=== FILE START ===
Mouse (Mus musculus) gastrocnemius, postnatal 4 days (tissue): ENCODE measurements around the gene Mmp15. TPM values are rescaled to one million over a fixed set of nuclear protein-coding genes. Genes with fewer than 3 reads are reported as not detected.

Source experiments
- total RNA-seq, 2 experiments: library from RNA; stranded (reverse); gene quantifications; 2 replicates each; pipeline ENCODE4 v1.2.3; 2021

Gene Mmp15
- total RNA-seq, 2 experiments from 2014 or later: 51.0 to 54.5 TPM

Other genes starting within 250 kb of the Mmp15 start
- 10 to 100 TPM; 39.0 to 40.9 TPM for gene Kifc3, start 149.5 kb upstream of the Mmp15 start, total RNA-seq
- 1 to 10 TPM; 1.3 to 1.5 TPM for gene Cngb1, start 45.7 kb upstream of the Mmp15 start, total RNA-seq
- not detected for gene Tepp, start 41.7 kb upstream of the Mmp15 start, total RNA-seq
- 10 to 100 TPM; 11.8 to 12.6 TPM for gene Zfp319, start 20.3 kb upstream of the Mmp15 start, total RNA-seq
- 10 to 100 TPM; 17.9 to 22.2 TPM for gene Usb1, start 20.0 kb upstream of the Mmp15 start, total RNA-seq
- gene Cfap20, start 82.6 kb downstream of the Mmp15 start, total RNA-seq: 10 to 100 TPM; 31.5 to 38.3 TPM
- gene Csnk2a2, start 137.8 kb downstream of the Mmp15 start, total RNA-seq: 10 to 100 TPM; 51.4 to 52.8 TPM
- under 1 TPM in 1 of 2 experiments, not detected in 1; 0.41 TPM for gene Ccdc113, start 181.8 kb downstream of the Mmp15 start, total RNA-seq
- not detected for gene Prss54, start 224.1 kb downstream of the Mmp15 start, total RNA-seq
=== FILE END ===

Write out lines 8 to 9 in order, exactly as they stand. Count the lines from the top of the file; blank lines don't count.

- 1 to 10 TPM; 1.3 to 1.5 TPM for gene Cngb1, start 45.7 kb upstream of the Mmp15 start, total RNA-seq
- not detected for gene Tepp, start 41.7 kb upstream of the Mmp15 start, total RNA-seq